Honeychick Homestead

Homestead, Health, and Happiness

Cosmo is Thriving!

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I am excited that Cosmo, the colony that was started from a nuc in June 2014, made it though the winter and is thriving this spring!

I haven’t looked at this colony for about three weeks. I’ve decided that I don’t want to disturb my colonies every week. Most things I’ve read recommend taking a look inside roughly every three weeks. I believe this is the recommendation for established colonies; new colonies typically require more frequent checks.

I try to observe my colonies from the outside at least one day each week, just to make sure nothing seems “off,” and that they are coming and going as expected, bringing in nectar and pollen, like they should be this time of year.

Before leaving for Maui, I wanted to check that they weren’t close to outgrowing their home and add a new box, if they needed mores space. If a colony gets to crowded it can sometimes encourage roughly half of the colony to leave or “swarm.”

Swarming is a reproductive process in which one colony splits to become two. The bees that leave take the old queen with them and the remaining bees are left with a soon to emerge virgin queen. When a colony is thriving, it can swarm more that one time in a season.

Swarming is different from absconding, when a colony absconds, the entire colony leaves with the queen. This is what happened to my Verbena colony in January 2015, after about 70% of that colony died. Absconding is not a reproductive process because all the bees leave, and the entire colony moves somewhere else. View the pictures →

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Zinnia is here!

My newest colony of bees arrived a few weeks ago and so far everything is going great! I had my handy, dandy assistant (husband), take some pictures of me installing this package and I’ll share them later in this post.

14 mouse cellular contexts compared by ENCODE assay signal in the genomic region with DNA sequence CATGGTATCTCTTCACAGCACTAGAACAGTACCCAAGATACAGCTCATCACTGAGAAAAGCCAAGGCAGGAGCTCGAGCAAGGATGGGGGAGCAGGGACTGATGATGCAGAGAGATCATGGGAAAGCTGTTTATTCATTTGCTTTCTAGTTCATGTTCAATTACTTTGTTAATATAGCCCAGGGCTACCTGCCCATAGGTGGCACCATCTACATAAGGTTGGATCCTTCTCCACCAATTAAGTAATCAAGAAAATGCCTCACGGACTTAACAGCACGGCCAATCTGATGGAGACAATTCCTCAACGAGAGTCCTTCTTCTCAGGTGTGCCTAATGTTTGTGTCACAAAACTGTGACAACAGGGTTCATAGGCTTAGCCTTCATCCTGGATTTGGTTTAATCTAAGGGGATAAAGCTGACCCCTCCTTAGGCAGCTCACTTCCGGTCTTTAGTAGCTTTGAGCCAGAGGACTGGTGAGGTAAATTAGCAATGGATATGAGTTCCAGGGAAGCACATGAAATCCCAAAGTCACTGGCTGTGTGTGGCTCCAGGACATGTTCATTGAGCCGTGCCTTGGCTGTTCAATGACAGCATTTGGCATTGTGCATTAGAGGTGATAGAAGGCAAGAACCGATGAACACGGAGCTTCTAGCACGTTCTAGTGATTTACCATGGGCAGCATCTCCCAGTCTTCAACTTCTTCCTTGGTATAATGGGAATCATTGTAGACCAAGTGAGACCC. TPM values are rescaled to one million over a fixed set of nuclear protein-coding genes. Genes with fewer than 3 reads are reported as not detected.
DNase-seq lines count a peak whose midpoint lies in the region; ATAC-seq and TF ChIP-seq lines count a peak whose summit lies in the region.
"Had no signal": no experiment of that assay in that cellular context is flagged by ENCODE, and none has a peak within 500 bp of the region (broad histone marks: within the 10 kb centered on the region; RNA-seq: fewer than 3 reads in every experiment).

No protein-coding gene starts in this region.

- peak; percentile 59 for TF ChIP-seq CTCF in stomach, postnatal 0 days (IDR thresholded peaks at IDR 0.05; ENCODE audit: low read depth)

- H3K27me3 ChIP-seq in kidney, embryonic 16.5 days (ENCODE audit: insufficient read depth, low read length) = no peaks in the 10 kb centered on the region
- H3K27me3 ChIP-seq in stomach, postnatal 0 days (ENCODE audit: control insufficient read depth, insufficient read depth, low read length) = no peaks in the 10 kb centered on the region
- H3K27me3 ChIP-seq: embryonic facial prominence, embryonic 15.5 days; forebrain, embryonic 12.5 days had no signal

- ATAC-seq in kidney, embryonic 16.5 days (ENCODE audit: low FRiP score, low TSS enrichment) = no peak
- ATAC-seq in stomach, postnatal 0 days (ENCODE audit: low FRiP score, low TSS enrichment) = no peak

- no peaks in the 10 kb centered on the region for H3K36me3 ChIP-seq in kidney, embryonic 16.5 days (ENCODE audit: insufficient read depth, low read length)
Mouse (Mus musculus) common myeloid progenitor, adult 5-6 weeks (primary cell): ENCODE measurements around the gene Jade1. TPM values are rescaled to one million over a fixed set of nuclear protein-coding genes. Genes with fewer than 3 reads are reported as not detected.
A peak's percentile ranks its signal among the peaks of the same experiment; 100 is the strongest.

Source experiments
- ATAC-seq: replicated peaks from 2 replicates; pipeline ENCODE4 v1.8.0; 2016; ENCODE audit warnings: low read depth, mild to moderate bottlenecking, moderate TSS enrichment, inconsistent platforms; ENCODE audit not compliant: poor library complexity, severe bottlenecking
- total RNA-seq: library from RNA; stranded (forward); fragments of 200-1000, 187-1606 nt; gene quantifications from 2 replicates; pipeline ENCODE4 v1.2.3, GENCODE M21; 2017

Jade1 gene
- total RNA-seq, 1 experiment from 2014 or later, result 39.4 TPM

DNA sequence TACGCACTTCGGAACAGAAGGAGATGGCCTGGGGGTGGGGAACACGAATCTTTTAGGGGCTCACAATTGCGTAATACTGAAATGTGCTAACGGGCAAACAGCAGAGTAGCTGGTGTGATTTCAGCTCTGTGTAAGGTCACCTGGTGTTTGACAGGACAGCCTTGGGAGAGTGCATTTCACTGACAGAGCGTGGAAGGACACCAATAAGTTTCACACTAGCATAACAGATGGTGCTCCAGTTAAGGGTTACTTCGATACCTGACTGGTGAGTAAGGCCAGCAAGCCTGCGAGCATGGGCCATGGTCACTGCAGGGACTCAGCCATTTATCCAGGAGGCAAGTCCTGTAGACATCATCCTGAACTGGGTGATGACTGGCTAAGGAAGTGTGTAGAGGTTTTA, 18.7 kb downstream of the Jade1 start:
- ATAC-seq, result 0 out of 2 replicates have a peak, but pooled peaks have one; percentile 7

This year, I got my bee package from Mountain Feed because I’ve been very happy with the nuc I got from them last spring. This package of bees are the carnelion breed and I chose them because they are known for their disease resistance and gentleness. This breed is more likely to swarm if the run out of room but I’m not worried because I plan on giving them plenty of space to grow! You can read more about the different bee breeds and their qualities here.

The month of May has been unseasonable cool and it seems we’ve had more rain than in January…which honestly is great! Thankfully, the weekend I got these sweet bees, it was warm and not too windy.

This year, I picked put the package all by myself, which is kind of big deal because last year I was SO NERVOUS picking up my bees. I was very calm as I drove home with a box of 12,000 bees in my car!

Another thing I did alone was release the queen. I was still VERY nervous because I didn’t want her to fly away. Probably the most difficult thing was getting the bees surrounding her cage off so I could get her out. They were not happy that I was messing with their queen!  I had several bees buzzing angrily around my head as I focused on carefully getting her out!

Thankfully, I was more prepared with all the tools and things went really smooth. She jumped right into the hive box once I got her out of her cage. I didn’t get pictures of the process this year, but if you want to see me releasing “Lorde” the queen from Verbena hive, click here.

Now onto the cool part, pictures of me shaking 12,000 or so bees into their new home. Enjoy!! Continue reading


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Horray for Native Bees!

I’ve been paying more attention to the native bees in our orchard this year and it’s been really neat to watch all the different bees visit and pollinate the blossoms. Some are so tiny, I almost mistake them for a fly or gnat!

High Ground Organics is a local farm that I receive weekly updates from about their CSA offerings and other news of what’s happening around the farm. This week, they included this very cool article about a research study they participated in back in 2012.

I found it super interesting and thought it was “share-worthy” 🙂 Enjoy!

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